Bjerstedt, A. (Jan 1990). Peace Education: Perspectives from Brazil and India. An Interview with Anima Bose (India) and Zlmarian Jeanne Walker (Brazil). Reprints and Miniprints No. 683., 24pp. Sponsored by the "Preparedness for Peace" project. As a means of studying ways to help children and young people deal constructively with questions of peace and war, Anima Bose and Zlmarian Jeanne Walker, who have worked to promote peace education in India and Brazil respectively, are interviewed. The influence of Gandhi on the concept of peace in India is emphasized. One cannot teach peace, it must be learned through practice. Peace education must include a form of apprenticeship where students go out into the real world to find out what violence is and what solutions are. Peace education is especially important in this day and time because all of society seems to be overcome by violence, even in entertainment. Peace must not be viewed as "no war." A nation with no war but with injustice, poverty, economic discrimination, and inequity cannot be said to have peace. The teacher is the most responsible person in any peace education course at any level. At the elementary level the examples of parents and teachers and cooperation between them is very important for teaching peace. The interviewees emphasize the lack of materials available to be used in peace education. Peace education should not be taught as a separate subject in elementary school, but included in various subjects. In higher grades it may be emphasized in one particular subject. In secondary school it can be dealt with through the study of international organization, transnational concepts, and the reality of interdependence. (DK) ED360194
Bjerstedt, A. (Jan 1994). Teacher Training and Peace Education. Peace Education Miniprints No. 55., 45p. The issue of what needs to be done in teacher training in order to prepare future teachers more adequately for the area of peace education provides a variety of responses from an interview study involving 50 international experts representing 22 countries. Part 1 discusses the question and summarizes the major aspects of the theme of teacher training and peace education. Part 2 gives a detailed documentation of the interview responses. (Author/CK) ED371999
Bjerstedt, A. (January 1999). Objectives Related to Multicultural Education: Bias Awareness, Cultural Fluency, Diversity Appreciation, Empathy, Equality Attitudes, Intercultural Communicative Competence, Tolerance, and Transcultural Identities. Examples of Publications. Peace Education Miniprints No. 98. This bibliography lists examples of books, dissertations, reports, and articles dealing with the broad field of multicultural education. The bibliography's major focus is on materials in English from recent years, especially materials that deal with educational objectives implicitly related to peace education, such as bias awareness, empathy, and tolerance. In the bibliography titles of documents are given in their original languageif the original language is English, French, or German, no translation is provided; in the case of other original languages, a translation of the title into English is added in square brackets. (BT) ED432526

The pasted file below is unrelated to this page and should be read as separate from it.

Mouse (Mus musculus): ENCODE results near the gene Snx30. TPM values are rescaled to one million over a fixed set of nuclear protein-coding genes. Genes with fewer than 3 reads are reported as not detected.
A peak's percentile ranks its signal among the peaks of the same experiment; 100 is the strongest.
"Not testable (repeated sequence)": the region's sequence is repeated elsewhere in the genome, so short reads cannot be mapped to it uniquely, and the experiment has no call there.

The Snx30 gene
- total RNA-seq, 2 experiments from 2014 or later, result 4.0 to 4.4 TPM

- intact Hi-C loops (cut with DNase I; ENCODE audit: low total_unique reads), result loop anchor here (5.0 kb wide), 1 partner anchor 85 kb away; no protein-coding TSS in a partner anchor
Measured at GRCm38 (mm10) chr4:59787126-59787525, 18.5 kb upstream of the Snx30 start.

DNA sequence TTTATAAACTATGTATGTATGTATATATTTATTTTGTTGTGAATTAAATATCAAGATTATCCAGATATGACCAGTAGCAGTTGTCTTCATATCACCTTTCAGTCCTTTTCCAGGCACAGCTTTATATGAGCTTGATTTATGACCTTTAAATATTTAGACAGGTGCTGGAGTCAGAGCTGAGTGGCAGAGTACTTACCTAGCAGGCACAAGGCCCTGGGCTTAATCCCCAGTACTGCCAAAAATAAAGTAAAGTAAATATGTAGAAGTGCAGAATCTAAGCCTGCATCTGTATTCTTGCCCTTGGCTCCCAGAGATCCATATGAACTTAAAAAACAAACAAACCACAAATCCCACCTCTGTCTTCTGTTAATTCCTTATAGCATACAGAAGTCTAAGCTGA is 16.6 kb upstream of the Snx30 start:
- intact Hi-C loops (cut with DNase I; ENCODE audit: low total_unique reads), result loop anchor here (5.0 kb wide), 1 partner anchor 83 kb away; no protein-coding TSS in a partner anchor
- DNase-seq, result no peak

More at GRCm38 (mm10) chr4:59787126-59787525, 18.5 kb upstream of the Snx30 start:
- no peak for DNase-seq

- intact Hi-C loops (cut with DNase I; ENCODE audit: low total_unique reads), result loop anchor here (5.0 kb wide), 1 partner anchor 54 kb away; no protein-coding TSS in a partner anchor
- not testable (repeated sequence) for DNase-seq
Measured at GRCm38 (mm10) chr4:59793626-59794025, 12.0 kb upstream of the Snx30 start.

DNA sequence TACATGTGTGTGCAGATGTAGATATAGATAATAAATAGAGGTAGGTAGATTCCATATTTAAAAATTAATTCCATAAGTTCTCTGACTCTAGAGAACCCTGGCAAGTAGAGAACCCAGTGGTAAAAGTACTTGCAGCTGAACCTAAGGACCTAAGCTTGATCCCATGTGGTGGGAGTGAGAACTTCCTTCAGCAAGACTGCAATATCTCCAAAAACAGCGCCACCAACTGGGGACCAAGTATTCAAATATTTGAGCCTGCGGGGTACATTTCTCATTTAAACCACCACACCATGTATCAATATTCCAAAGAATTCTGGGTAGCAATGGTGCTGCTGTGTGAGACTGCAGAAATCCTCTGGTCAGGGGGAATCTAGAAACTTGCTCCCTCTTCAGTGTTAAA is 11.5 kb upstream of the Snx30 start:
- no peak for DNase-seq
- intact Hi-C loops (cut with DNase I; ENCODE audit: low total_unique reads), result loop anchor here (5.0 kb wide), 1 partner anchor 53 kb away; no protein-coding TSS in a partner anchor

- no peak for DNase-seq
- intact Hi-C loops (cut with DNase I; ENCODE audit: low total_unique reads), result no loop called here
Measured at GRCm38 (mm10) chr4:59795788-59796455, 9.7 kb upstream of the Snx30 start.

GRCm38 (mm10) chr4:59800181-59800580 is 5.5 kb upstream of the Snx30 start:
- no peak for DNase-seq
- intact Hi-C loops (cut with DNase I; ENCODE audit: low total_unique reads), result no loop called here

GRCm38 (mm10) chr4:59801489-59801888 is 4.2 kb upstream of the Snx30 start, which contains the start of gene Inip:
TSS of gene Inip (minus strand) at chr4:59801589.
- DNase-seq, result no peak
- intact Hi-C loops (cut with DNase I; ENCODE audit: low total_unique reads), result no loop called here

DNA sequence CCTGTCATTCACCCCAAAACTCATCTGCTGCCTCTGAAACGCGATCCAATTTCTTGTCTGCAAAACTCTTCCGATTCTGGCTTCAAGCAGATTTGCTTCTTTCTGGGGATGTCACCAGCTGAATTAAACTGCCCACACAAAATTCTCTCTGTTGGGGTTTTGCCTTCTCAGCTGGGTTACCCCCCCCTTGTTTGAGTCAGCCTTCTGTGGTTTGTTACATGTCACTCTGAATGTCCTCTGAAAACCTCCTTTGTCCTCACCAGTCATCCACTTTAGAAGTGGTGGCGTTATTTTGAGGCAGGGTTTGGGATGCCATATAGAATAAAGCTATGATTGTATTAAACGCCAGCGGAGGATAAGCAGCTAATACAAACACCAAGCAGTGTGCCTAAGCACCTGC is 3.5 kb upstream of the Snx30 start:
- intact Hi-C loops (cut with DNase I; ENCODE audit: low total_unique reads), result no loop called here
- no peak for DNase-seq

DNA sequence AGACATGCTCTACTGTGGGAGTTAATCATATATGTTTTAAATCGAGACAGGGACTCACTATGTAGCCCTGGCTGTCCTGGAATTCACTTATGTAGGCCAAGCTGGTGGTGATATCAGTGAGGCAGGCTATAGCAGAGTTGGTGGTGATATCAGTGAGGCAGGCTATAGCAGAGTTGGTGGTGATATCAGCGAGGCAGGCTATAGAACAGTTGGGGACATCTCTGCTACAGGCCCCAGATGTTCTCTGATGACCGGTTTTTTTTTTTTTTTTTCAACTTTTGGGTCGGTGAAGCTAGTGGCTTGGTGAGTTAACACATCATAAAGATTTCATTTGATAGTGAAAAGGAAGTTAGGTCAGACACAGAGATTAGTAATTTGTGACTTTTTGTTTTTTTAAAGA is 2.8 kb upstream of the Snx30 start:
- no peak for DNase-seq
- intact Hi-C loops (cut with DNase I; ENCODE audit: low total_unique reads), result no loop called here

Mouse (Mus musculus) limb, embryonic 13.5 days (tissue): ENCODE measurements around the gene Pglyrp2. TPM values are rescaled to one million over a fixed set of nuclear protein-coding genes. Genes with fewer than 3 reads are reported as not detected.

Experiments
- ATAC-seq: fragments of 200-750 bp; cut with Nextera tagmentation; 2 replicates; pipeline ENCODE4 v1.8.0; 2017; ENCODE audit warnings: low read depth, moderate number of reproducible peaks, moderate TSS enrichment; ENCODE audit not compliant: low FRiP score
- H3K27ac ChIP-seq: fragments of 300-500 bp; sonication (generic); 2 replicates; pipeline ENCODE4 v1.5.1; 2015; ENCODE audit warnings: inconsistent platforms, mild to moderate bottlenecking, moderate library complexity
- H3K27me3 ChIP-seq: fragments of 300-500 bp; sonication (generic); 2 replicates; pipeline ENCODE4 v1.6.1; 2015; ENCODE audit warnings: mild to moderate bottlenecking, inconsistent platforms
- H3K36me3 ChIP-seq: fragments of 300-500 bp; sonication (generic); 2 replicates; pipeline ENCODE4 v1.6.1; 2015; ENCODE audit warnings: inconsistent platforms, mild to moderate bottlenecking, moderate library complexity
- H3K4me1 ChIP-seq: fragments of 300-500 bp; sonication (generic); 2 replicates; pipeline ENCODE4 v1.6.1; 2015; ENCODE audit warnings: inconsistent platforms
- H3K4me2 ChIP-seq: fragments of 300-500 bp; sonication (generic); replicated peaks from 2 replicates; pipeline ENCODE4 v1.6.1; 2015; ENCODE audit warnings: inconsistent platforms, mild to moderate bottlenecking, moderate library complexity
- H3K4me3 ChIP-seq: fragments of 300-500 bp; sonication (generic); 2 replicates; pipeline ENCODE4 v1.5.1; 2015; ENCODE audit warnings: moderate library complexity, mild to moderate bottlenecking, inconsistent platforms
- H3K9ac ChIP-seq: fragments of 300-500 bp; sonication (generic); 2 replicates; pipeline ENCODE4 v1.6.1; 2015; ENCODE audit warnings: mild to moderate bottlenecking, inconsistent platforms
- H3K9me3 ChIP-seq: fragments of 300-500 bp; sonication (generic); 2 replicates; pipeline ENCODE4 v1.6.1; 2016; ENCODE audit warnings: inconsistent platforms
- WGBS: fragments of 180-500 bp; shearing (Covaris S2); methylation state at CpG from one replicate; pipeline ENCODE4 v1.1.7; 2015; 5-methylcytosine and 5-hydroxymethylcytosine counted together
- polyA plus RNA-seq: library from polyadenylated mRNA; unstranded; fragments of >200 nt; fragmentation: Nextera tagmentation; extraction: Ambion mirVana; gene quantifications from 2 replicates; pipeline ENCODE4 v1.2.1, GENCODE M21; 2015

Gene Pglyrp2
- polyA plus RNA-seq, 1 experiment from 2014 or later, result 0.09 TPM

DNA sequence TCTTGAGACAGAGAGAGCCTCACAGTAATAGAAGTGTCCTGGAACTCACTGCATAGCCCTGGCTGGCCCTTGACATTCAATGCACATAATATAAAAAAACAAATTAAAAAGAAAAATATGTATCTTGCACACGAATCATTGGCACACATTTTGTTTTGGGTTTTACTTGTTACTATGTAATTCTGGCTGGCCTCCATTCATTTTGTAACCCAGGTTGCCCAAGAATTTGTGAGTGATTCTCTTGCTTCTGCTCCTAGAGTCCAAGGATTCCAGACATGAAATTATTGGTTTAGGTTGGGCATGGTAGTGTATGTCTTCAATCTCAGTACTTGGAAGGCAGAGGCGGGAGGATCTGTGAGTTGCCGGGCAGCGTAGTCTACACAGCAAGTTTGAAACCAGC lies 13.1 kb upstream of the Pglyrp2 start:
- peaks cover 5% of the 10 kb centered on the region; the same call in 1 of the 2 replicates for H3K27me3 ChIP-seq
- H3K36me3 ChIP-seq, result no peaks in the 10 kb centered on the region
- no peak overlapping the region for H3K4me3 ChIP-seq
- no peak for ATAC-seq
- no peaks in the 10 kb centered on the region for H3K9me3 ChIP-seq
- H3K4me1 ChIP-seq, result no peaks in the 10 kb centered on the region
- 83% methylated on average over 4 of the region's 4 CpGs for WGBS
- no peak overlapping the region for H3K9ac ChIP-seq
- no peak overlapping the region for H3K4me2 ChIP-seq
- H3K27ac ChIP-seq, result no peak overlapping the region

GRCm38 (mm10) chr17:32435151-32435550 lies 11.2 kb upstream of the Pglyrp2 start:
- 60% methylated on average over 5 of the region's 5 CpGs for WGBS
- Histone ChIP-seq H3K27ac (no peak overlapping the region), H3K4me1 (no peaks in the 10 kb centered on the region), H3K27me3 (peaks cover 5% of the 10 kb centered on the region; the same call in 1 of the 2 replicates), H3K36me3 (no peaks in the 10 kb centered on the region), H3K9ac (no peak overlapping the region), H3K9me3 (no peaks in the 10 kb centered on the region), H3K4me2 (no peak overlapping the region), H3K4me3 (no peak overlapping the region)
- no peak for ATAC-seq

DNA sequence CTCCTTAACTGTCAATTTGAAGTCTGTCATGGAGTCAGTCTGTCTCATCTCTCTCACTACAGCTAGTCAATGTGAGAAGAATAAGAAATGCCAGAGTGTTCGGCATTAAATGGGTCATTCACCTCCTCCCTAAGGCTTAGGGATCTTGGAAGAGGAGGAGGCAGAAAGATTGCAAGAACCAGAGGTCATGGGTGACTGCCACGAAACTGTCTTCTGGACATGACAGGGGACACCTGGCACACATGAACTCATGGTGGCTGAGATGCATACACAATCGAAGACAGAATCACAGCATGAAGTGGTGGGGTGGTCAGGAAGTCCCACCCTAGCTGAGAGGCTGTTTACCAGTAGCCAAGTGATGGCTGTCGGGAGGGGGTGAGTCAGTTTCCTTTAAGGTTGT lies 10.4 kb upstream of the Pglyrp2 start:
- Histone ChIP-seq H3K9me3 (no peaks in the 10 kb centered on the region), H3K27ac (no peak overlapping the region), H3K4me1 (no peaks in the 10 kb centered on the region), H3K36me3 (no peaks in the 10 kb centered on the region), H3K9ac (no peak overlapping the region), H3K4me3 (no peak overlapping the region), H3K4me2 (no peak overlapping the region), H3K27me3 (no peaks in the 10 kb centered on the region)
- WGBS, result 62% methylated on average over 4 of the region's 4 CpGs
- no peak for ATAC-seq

Bjerstedt, A. (Jun 1994). Peace Education Articles: A Selective Bibliography. Reprints and Miniprints No. 813., 24p. The bibliography lists examples of journal articles and chapters in edited books explicitly dealing with peace education. The major focus is on materials in English, German, and the Scandinavian languages from recent years. (EH) ED384548
Bjerstedt, A. (Jun 1994). Peace Education Books: A Selective Bibliography. Reprints and Miniprints No. 810., 29p. The bibliography lists examples of monographs and collections of papers explicitly dealing with peace education. Some special issues of journals devoted to the area of peace education also have been included. The major focus is on materials in English, German, and the Scandinavian languages from recent years. For those unfamiliar with the area, the fairly large number of references may be confusing. An asterisk (*) is used to mark a few publications as valuable for those who would like to get some introduction and review of the field. These selections may be seen as arbitrary, but it is hoped that these notations may be useful for some beginning readers. (EH) ED384547